Monday, December 14, 2020 / by Vanessa Saunders
By Vanessa Saunders, MBA, MIMC , Broker Owner, Global Property Systems Real Estate.
On the day Pfizer’s approved Covid-19 vaccine hits it’s first American arm, it seems like a good idea to consider what this historic moment’s effect on real estate may be. When the virus reached the United States earlier this year, people were worried that it could devastate the country’s real estate market. For a while, as people got used to using PPEs and stayed home to avoid getting sick, things ground to a halt. But a few months later, people were scrambling to buy a home. Buyers flooded the housing market.
Now that the end of the pandemic seems to be in sight, the news has improved the industry's' spirits yet again. While the end of the pandemic won’t instantly generate a glut of homes on the market to relieve the inventory gap, it should have a significant effect on mortgage rates.
Economists agree that forecasting mortgage rates has been an economist’s fool’s errand for years. At the start of the pandemic, most economists and mortgage industry experts didn’t expect rates to drop below 3%, but that’s just what happened. In the near-term, mortgage rates are likely to stay low — though they may rise above the record lows they have hit in recent weeks. That’s because the Federal Reserve has indicated that it doesn’t plan to hike rates soon.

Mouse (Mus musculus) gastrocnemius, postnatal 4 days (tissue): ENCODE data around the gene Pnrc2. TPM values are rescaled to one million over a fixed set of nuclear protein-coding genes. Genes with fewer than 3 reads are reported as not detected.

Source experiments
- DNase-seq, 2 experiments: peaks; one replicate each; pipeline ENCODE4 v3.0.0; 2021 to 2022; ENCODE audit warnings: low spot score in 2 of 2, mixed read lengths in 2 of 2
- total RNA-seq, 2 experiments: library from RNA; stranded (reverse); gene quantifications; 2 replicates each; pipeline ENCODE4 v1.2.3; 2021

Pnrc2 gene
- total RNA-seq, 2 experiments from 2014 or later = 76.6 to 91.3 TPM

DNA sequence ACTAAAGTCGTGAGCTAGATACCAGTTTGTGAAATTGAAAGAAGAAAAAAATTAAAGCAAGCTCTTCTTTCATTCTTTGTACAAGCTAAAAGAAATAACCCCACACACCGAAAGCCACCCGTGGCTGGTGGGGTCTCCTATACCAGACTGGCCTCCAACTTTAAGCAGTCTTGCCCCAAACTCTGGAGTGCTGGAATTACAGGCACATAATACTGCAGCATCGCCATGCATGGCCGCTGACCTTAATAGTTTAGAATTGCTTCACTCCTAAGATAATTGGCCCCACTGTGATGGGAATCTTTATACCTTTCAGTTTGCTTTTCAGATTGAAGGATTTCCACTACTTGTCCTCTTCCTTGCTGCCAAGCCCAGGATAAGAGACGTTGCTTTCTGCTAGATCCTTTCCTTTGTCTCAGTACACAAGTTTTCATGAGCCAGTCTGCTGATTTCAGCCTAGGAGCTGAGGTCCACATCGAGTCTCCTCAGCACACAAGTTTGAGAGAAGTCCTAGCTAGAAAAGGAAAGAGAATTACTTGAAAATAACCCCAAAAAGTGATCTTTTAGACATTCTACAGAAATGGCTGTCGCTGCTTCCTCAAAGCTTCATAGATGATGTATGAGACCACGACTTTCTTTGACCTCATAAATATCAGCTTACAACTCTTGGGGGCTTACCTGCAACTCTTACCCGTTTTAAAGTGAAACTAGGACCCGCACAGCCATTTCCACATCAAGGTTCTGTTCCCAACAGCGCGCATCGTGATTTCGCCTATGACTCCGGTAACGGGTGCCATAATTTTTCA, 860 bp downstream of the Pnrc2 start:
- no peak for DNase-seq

Over time, however, as people go back to doing what they used to do - shopping, eating out, taking vacations and all the other activities that stimulate the economy, that improvement will be reflected in higher yields on Treasury notes and other long-term bonds, which would in turn give a bump to mortgage rates.
Home-buying activity should remain elevated despite higher mortgage rates. Rising interest rates likely will create affordability concerns for some prospective home-buyers, given that home-price appreciation has picked up in pace in recent months. But that shouldn’t stop the housing market’s momentum, as better employment prospects could lead to more home sales in 2021
If you’re considering purchasing your first home or moving up to the one you’ve always hoped for, it’s important to understand how interest rates play into the overall cost of your home. With that in mind, buying while mortgages are as cheap they are now may save you quite a bit of money over the life of your home loan.
Also keep in mind difference between a 3% mortgage rate and a rate one point higher is. A $250,000 thirty-year fixed rate mortgage at 3% will cost you $200,500 in interest over the life of the loan. The same mortgage at 4%, just one percent more, will cost you $249,210 in interest.